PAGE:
Oh, that’s too frightening. Go easy on yourself and don’t sweat the small stuff, the sweater will get worked out, and if you need to put it on hold for a few days or longer it will be waiting for you. I’m sorry for the news you got and hope they have something better to tell you soon.
So sorry to hear about the melanoma. My FIL has had several cut off him over a period of 10-12 years, so the main thing is to catch it early and to get checked often.
I had a big blob cut off my toe that they thought was melanoma. Turned out it wasn’t, thankfully, but still, yeah, scary stuff that!
Praying for better news for you.
My neighbor’s had a couple of melanomas taken off, but that was probably twenty years ago. He has to wear a sun hat and his wife made him put a golf umbrella on his riding lawn mower, but he’s still out doing yard work at close to 80. Once she gets the margins cleared by the right amount, whatever her idea of that is, it should be good.
Pleases me to read about others having melanomas removed and being still around, believe me!
Robyn tells me she needs to get out “about a centimetre”.
You know, what revolts me most about this is the mental image of her having to remove stitches from a perfectly healthy wound and chop into it all over again. Ugh!
The basic anxiety re recovery is that, having fairly appalling lower back vertebral problems, I have to sleep in an adjustable bed - on me back! And the wound is almost exactly in the centre of where my back is in contact with the mattress.
Hasn’t been a problem, first time 'round; but I’m not sanguine regarding how things’ll be after Wednesday’s go.
I might even whinge about it!
Oy! Yeah, when they cut you where you sit down or lay down, it is not so wayno (a corruption of bueno)!
Perhaps you could find one of those donut pillows like women use after giving birth and pad your bed with it and other pillows, with the hole strategically placed over your wound.
Or maybe it won’t bother you as much as you fear–especially, since the current wound is not so bad. Let’s hope so.
This is just one of those “amazing human body” things. Dad used to enlighten student doctors with it and they were generally impressed.
Have a friend close her eyes. Touch her forearm with a couple of fingers held close together and ask how many there are. She’ll probably know. Now do the same thing on the center of her back. Odds are she won’t have a clue.
If the skin on your back doesn’t have the fewest nerve endings in your body, I don’t know what beats it. This is a really good thing when anything back there hurts or itches!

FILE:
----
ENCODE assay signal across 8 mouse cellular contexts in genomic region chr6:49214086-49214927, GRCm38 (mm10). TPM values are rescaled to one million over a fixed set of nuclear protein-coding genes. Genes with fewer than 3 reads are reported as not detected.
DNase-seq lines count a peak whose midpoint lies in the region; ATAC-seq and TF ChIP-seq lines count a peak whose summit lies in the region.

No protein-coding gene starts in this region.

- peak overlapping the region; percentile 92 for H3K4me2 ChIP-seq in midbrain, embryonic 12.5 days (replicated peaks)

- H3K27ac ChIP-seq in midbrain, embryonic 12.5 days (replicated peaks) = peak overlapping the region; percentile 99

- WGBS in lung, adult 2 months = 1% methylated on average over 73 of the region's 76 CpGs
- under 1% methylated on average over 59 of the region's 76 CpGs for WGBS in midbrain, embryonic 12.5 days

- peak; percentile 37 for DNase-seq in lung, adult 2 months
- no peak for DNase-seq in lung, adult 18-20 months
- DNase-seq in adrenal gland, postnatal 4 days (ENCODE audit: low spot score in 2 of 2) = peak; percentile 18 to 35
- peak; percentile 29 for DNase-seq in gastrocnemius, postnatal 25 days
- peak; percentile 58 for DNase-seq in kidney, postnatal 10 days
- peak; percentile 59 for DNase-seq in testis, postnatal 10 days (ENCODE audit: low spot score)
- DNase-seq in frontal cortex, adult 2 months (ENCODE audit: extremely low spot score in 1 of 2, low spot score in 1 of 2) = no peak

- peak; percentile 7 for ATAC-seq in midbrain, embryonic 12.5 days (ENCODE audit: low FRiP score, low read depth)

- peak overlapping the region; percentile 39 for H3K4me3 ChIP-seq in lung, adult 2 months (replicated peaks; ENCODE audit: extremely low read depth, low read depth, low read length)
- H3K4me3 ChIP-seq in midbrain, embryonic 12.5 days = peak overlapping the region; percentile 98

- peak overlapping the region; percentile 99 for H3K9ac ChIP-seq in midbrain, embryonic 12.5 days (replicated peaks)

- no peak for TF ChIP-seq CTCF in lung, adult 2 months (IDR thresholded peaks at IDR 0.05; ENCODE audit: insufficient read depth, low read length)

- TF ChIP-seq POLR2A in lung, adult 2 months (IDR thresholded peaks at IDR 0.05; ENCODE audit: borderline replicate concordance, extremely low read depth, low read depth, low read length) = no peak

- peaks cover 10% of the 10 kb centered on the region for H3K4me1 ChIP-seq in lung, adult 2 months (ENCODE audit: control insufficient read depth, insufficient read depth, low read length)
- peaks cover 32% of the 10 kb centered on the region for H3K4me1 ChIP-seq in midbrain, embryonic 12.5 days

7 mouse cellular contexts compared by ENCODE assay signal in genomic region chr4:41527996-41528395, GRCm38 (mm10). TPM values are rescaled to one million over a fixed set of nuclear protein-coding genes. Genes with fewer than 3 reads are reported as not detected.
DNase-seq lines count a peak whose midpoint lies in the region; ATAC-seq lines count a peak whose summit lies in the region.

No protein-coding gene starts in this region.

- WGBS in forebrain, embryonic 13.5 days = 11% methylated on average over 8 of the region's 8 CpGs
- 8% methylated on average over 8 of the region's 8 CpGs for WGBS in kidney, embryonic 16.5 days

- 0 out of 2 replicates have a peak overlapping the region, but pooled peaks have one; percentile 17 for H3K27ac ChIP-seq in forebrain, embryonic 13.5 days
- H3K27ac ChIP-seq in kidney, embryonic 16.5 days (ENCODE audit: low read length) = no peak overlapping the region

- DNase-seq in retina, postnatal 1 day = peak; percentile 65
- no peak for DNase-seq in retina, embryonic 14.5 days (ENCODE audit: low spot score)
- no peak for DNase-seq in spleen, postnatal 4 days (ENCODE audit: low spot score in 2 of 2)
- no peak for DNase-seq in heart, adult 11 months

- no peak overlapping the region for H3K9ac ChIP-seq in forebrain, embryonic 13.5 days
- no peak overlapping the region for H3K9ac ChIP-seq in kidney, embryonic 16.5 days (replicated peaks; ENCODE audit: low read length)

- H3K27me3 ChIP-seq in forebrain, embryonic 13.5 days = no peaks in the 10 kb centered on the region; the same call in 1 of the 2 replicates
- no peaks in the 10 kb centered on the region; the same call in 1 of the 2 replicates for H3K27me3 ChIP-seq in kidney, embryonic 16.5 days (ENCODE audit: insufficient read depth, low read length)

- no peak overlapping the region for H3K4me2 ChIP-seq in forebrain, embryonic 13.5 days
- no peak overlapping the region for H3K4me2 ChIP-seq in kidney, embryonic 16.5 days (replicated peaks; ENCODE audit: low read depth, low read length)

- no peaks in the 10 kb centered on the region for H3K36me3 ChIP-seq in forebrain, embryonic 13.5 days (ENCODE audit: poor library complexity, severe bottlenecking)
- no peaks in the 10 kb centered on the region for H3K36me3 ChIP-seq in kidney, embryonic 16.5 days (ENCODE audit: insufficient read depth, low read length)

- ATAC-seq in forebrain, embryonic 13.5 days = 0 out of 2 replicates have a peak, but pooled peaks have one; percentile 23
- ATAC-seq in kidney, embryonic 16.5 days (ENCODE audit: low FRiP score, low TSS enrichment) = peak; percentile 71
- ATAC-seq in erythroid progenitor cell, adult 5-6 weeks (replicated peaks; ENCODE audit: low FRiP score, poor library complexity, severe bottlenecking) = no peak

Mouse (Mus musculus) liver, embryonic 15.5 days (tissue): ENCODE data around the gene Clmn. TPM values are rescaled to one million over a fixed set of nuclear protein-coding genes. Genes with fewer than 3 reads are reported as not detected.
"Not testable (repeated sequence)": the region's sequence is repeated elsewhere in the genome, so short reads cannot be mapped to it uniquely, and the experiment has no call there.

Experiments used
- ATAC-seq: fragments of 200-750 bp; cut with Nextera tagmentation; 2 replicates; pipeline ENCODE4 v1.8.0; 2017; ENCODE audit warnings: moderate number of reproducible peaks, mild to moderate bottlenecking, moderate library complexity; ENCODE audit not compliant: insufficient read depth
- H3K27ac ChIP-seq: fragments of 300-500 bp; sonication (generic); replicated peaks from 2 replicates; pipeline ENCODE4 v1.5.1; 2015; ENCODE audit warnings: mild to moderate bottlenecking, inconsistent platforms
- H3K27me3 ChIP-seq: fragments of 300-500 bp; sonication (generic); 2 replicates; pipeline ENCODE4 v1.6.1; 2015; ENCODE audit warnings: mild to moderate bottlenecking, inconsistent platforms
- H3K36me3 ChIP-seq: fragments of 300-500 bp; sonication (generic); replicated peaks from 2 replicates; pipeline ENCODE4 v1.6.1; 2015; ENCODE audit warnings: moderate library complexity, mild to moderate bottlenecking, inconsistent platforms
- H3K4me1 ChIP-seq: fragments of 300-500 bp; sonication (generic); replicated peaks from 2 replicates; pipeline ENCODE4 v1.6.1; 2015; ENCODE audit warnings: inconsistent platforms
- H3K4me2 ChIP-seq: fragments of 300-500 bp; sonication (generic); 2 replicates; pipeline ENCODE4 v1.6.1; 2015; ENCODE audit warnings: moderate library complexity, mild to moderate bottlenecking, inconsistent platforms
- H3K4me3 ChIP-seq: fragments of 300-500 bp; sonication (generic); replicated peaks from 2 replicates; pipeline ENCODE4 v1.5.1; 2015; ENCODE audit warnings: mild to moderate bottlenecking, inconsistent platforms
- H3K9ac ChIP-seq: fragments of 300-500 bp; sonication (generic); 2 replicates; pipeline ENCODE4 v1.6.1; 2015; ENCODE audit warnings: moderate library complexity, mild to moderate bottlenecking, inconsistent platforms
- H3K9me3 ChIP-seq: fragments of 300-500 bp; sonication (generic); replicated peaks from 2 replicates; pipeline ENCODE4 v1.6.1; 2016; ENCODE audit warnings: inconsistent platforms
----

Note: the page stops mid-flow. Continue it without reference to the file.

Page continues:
I’m sorry, Margie. I can’t imagine how scary that is, but what others have said about getting it early is true. I know a couple of people who’ve had it and they are still kicking.
I am fortified by all the good wishes: they comfort me, and I thank you all from the heart.
Now, back to the project, the hideous thing …
Having confessed that I forgot to put a line of coloured thread through the work at the point where the neck started, and having made many lines previously (this pattern is HORRIBLE to unpick!) the mistake giving rise to the confession, I am faced with what to do now that I’ve finished (the pattern called for me to pick up each st in that marked row, put it on the left and k2tog by way of what you lot call binding off).
Quite impossible to do … erhmm … manually - meaning, without there being that marked row to pick up.
So I cast off; and now I’ve taken the end of the yarn at the final point onto a tapestry needle and am picking up a row, st by st, and over-sewing the cast-off sts onto 'em.
Fiddly in the extreme; but once you start with a st, it’s not too hard to keep on that row to pick them up one by one. Checking the RS, it seems to be looking OK.
We call this “flying by the seat of our pants.” Well, there are other, not so complimentary, ways of saying it, but that appears to be what you’re doing. And I have to “fly” in such a way on just about every project I undertake (partly because I don’t . . . ahem . . . follow patterns very well–on purpose–and partly because I regularly screw things up). At any rate, this type of “flying” really keeps your creative juices from getting bored.
You’re almost done. Go! Girl! Go! But perhaps save something to do while you’re waiting to have surgery, too? On the other hand, just take a simple, uncomplicated something-or-other to knit. Much less stressful that way.